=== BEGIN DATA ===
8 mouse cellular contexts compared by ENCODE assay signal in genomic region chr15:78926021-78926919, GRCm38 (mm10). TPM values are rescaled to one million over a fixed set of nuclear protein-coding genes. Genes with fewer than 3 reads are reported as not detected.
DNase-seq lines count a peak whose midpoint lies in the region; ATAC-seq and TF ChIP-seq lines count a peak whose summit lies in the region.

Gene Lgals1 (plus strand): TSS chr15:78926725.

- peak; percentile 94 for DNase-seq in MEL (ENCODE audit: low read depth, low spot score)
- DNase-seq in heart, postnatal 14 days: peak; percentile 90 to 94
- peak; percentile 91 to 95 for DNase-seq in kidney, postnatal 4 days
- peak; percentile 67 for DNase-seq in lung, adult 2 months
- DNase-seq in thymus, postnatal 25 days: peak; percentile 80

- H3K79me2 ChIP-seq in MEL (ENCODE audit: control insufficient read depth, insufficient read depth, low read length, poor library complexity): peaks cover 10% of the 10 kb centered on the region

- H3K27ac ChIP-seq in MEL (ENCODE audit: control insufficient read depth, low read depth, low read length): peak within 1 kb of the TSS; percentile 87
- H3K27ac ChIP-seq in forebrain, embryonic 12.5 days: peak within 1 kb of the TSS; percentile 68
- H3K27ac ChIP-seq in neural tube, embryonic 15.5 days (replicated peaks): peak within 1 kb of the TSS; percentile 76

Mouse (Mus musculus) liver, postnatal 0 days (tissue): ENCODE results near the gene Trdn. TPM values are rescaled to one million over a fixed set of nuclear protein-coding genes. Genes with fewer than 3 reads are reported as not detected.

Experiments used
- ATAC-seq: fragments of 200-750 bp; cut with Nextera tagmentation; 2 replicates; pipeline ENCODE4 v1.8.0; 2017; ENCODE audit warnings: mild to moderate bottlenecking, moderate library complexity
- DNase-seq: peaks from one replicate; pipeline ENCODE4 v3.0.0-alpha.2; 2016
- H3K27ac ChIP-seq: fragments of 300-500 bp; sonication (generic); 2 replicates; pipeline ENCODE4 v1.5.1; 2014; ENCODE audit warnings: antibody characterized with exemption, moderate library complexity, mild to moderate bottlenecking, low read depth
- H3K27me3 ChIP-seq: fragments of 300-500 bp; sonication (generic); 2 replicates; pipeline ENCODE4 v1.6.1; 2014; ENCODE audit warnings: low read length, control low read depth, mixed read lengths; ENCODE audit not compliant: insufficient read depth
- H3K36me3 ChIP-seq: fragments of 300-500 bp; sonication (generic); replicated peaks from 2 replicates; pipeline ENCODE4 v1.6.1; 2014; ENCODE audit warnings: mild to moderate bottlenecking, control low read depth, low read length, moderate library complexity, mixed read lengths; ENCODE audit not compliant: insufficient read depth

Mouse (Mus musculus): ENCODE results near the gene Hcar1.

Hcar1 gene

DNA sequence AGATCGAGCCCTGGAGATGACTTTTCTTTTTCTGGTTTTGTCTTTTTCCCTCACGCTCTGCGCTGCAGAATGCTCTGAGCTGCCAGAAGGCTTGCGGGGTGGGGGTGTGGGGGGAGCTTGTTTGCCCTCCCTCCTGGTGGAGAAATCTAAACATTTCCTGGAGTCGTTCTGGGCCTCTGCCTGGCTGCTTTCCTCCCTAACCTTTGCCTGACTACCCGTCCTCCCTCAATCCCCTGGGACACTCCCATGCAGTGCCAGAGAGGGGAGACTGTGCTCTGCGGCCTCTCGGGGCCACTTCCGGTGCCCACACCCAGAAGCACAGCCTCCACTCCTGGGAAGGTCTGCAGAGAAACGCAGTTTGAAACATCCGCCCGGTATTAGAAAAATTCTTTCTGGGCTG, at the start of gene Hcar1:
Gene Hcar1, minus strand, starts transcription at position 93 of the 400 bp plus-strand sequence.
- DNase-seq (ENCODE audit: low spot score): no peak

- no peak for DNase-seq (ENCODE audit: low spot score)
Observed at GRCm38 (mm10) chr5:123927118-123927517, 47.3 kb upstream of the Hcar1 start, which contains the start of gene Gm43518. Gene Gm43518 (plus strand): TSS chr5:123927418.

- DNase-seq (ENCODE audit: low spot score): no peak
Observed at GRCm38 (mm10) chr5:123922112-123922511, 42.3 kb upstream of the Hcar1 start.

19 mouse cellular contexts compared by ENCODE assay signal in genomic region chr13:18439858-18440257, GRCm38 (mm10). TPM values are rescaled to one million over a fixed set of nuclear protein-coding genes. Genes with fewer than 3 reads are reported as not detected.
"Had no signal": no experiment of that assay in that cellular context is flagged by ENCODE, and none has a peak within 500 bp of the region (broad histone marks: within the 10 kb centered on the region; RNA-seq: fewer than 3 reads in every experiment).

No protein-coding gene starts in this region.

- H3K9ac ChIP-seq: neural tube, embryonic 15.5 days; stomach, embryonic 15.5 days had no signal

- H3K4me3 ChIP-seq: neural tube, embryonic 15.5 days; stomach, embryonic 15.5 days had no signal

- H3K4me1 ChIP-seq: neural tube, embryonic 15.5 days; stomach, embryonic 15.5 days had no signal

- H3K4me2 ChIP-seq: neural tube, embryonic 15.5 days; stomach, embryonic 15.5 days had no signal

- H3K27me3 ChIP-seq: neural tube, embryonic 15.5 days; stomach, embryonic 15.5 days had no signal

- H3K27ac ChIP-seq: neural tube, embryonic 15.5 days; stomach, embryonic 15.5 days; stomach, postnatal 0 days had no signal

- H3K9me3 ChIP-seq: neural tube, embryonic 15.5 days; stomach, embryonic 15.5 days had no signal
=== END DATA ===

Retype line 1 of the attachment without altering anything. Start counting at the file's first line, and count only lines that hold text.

8 mouse cellular contexts compared by ENCODE assay signal in genomic region chr15:78926021-78926919, GRCm38 (mm10). TPM values are rescaled to one million over a fixed set of nuclear protein-coding genes. Genes with fewer than 3 reads are reported as not detected.